30 May 2013

Gioachino Greco on the Game of Chess

In 1819, William Lewis published an English translation of a French edition of the games of Gioachino Greco (c.1600-c.1634). William Lewis, Gioachino Greco on the Game of Chess (London: Longman, Hurst, Rees, Orme, and Brown, 1819) offers Greco's games and commentary from one of England's strongest players in the early nineteenth century. Lewis briefly operated the Maelzel's automaton, The Turk, during its London exhibitions. Lewis had been a chess pupil of Jacob Henry Sarratt, whose book The Works of Damiano, Ruy-Lopez, and Salvio on the Game of Chess (London 1813) remains useful today.

The first published edition of Le Jeu des Eschets dates to 1669, but Lewis may have worked from a more widely available version published later. Greco kept notebooks of games, as was the habit of chess players in his day, and made copies of portions of his notes for patrons. What we know of Greco's chess comes from these manuscripts and published compilations, such as Le Jeu des Eschets.

Lewis did not simply translate the French text. Rather, he rearranged the games by opening. Greco's games in Lewis amount to 168 variations of 47 games with 15 the maximum number of variations in a single game. His arrangement was modified by Angelo Lewis who wrote under the pen name of Professor Louis Hoffmann (The Games of Greco [London: George Routledge & Sons, 1900]), which is likely the source for a frequent claim (found in Wikipedia, for instance) that Greco's collection consists of 77 games. Lewis's first game appears as games I and II in Hoffmann.

In Lewis's and Hoffmann's books are games credited to Gioachino Greco that are not accessible through today's modern databases.

The first game in Lewis begins 1.e4 e5 2.Nf3 Nc6 3.Bc4 Bc5 4.c3 Nf6 5.d4 exd4 6.cxd4 Bb4+ 7.Nc3 Nxe4 8.0–0 Nxc3 9.bxc3 Bxc3 10.Qb3

Black to move

A search for this position in ChessBase Online turns up 203 games, including three by Greco (two of which are identical, albeit with different dates). The continuation 10...Bxa1 is given as first game and the first two variations in Lewis. 10...Bxd4 is in variations three and four.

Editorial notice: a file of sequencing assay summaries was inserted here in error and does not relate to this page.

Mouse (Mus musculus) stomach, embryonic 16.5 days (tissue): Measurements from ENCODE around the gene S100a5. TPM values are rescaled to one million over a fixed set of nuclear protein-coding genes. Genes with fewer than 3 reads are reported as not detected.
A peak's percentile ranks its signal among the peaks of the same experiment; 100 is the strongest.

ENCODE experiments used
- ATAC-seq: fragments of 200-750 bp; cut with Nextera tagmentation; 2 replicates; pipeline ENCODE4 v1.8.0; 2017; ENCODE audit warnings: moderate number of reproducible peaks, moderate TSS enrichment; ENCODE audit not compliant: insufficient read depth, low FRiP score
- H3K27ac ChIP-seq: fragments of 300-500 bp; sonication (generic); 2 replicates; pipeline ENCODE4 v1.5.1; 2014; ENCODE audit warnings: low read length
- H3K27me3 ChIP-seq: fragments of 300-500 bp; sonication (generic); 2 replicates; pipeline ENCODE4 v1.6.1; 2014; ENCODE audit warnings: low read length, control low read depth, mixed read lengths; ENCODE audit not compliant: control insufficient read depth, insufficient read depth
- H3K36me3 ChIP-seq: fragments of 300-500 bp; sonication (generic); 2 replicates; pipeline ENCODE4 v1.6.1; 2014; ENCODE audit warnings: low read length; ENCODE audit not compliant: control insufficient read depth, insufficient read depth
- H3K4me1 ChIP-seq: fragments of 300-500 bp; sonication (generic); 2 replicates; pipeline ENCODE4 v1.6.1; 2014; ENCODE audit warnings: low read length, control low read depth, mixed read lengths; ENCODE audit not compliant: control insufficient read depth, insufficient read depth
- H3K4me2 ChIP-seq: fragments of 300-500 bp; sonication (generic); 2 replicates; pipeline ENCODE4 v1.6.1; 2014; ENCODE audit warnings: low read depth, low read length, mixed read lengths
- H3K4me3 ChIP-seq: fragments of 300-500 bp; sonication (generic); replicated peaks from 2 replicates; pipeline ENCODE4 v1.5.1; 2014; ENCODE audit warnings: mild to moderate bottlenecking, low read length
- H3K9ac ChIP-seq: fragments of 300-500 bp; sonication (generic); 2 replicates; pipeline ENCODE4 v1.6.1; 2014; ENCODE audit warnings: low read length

Lewis's first game concludes:

10...Bxa1 11.Bxf7+ Kf8 12.Bg5 Ne7 13.Ne5 Bxd4 14.Bg6 d5 15.Qf3+ Bf5 16.Bxf5 Bxe5 17.Be6+ Bf6 18.Bxf6 gxf6 19.Qxf6+ Ke8 20.Qf7# 1–0

The ChessBase database deviates at Black's move 18 ending with 18...Ke8 19.Bxg7. The final position of this game also appears in what must have been an arranged draw: Shumiakina -- Litinskaya, Svetlogorsk 1997.

Game one, first variation offers a line that includes what appears as a 1990 novelty in the ChessBase database: 13...d5.

10...Bxa1 11.Bxf7+ Kf8 12.Bg5 Ne7 13.Ne5

Black to move

13...d5 14.Qf3 Bf5 15.Be6 g6 16.Bh6+ Ke8 17.Bf7# 1–0

ChessBase credits Paul Oostheim with Greco's 12...Nxd4 in Lewis's variation two.

10...Bxa1 11.Bxf7+ Kf8 12.Bg5 Nxd4 13.Qa3+ Kxf7 14.Bxd8 Rxd8 15.Rxa1 Nc2 16.Qb3+ Kf8 17.Qxc2 1–0

Oostheim's move has been played often enough that White has stumbled several times with 13.Qb4+ giving Black the opportunity to recover the otherwise lost game.

Variation three introduces 10...Bxd4 after which Black seems to hold on a few moves longer than when grabbing the rook on a1.

10...Bxd4 11.Bxf7+ Kf8 12.Bg5 Bf6 13.Rae1 Ne7 14.Bh5

Black to move

14...Ng6 15.Ne5 Nxe5 16.Rxe5 g6 17.Bh6+ Bg7 18.Rf5+ gxf5 19.Qf7# 1–0

Lewis offers the diagram after White's 14.Bh5, which serves to guide readers through several possibilities outlined in variation four. Variation three is found in the database, but variation four appears only as a curious game from 1962.

14...d5 15.Rxe7

Black to move

15...Kxe7 is presented in three lines and 15...Qxe7 is presented in two.

15...Kxe7 16.Re1+ Kf8 17.Qb4+ Kg8 18.Re8+ 1–0 is first offered by Lewis, then four A offers 15...Qxe7 16.Re1 Qd7 17.Qb4+ Kg8 18.Re8+ 1–0

The most interesting line is Lewis's variation four D, and it deserves a place in the database as part of Greco's oeuvre.

15...Qxe7 16.Re1 Be6 17.Nd4 Bxg5 18.Nxe6+ Kg8 19.Qxd5 c6 20.Qb3 Qf6

White to move


Lewis notes that 21.Nd8+ would have been superior to Greco's analysis. It may have been played in Amsterdam in 1962.

21...Kf8 22.Qb4+ Kg8 23.Bf7+ Qxf7 24.Nxf7 1–0

A Curiosity

In a game found in the ChessBase database, an improvement to Greco's game that was suggested by William Lewis appears to have been played over the board. However, while the loser has a few other games in the database from 1989-1990, this game is the sole example of the winner's play. The game omits Greco's 19...c6 20.Qb3 and offers Qd6 in place of Qf6.

[Event "IBM Reserve F"]
[Site "Amsterdam"]
[Date "1962.08.21"]
[Round "6"]
[White "Schippers, H."]
[Black "Lagendijk, J."]
[Result "1-0"]
[ECO "C54"]
[PlyCount "41"]
[EventDate "1962.08.14"]
[EventType "tourn"]
[EventRounds "11"]
[EventCountry "NED"]
[Source "ChessBase"]
[SourceDate "2012.11.22"]

1. e4 e5 2. Nf3 Nc6 3. Bc4 Bc5 4. c3 Nf6 5. d4 exd4 6. cxd4 Bb4+ 7. Nc3 Nxe4 8.O-O Nxc3 9. bxc3 Bxc3 10. Qb3 Bxd4 11. Bxf7+ Kf8 12. Bg5 Bf6 13. Rae1 Ne7 14.Bh5 d5 15. Rxe7 Qxe7 16. Re1 Be6 17. Nd4 Bxg5 18. Nxe6+ Kg8 19. Qxd5 Qd6 20.Nd8+ Qxd5 21. Re8# 1-0

A recent work in economic history juxtaposes the names Schipper and Lagendijk as co-authors: Frank Schipper, Vincent Lagendijk, and Irene Anastasiadou, “New Connections for an Old Continent: Rail, Road and Electricity in the League of Nations’ Organisation for Communications and Transit,” in Materialising Europe: Transnational Infrastructures and the Project of Europe, ed. Alexander Badenoch and Andreas Fickers (London: Palgrave, 2010), 113-143.

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